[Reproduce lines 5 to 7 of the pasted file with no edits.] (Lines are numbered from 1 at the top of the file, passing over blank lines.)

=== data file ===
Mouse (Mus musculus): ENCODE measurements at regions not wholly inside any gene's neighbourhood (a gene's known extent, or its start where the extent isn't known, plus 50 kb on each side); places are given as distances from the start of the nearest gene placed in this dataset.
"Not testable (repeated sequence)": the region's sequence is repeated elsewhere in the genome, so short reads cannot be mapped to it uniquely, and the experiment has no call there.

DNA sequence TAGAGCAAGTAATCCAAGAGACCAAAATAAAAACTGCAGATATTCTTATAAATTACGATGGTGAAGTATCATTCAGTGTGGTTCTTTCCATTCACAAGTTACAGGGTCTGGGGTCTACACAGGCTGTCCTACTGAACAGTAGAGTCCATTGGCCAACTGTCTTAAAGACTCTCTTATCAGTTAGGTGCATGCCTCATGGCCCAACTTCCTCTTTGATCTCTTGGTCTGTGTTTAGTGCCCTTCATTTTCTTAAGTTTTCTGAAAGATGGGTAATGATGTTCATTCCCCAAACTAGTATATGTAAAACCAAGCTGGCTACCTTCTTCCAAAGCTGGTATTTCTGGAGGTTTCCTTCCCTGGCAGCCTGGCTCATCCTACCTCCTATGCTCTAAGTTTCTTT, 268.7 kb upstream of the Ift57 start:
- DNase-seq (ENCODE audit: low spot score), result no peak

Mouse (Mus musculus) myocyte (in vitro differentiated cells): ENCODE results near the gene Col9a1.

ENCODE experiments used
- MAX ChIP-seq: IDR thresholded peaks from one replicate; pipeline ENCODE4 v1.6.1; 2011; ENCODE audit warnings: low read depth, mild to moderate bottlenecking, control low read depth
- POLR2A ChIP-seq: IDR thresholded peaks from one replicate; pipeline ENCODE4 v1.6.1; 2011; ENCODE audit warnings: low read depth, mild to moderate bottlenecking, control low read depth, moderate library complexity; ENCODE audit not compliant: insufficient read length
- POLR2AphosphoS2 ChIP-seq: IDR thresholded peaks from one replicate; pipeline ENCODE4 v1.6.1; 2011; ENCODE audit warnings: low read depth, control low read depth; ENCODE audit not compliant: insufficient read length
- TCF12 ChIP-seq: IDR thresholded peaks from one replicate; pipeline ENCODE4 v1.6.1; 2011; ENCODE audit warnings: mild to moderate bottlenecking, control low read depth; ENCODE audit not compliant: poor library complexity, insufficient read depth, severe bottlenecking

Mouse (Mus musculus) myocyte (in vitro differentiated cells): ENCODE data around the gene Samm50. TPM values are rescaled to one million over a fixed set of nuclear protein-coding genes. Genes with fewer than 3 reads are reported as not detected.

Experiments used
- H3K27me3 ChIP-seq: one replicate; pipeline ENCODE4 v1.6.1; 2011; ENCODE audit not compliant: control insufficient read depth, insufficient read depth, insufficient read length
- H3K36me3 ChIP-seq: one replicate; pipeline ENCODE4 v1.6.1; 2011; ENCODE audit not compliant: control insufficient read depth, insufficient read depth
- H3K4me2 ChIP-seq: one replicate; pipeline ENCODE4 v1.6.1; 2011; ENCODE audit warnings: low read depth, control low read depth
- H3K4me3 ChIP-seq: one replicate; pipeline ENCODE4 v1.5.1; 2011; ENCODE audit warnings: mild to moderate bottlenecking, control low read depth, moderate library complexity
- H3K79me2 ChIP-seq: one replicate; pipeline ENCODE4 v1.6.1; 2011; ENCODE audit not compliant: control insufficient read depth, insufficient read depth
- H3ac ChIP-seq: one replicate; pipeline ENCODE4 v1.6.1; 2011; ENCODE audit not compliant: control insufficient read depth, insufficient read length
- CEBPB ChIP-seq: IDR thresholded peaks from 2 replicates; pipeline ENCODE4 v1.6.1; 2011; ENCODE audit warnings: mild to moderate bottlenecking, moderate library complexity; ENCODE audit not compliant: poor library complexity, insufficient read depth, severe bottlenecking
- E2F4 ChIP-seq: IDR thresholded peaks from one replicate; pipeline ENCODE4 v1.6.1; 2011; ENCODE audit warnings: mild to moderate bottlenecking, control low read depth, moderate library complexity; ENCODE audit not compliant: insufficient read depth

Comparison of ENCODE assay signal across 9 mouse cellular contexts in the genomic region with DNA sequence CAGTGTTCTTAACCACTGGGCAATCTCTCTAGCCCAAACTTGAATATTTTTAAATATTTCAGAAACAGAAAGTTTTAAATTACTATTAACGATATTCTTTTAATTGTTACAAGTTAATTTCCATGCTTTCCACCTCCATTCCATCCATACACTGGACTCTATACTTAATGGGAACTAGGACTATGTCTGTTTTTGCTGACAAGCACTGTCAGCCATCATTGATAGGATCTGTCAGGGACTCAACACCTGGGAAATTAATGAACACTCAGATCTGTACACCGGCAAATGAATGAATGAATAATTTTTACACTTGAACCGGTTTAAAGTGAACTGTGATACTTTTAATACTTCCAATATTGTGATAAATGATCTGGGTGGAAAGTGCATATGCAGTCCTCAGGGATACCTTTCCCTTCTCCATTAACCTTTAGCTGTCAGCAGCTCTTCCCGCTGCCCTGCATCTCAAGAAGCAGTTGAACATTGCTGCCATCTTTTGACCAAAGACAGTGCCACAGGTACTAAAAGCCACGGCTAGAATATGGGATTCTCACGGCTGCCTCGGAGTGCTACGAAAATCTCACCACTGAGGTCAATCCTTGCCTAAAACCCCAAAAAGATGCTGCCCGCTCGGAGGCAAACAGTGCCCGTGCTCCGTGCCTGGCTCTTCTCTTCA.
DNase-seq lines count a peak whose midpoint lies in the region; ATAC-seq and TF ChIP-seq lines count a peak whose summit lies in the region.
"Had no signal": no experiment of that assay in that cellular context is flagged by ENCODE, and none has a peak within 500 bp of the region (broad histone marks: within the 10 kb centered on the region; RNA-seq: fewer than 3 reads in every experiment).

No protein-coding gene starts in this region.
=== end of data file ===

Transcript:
Mouse (Mus musculus) myocyte (in vitro differentiated cells): ENCODE results near the gene Col9a1.

ENCODE experiments used
- MAX ChIP-seq: IDR thresholded peaks from one replicate; pipeline ENCODE4 v1.6.1; 2011; ENCODE audit warnings: low read depth, mild to moderate bottlenecking, control low read depth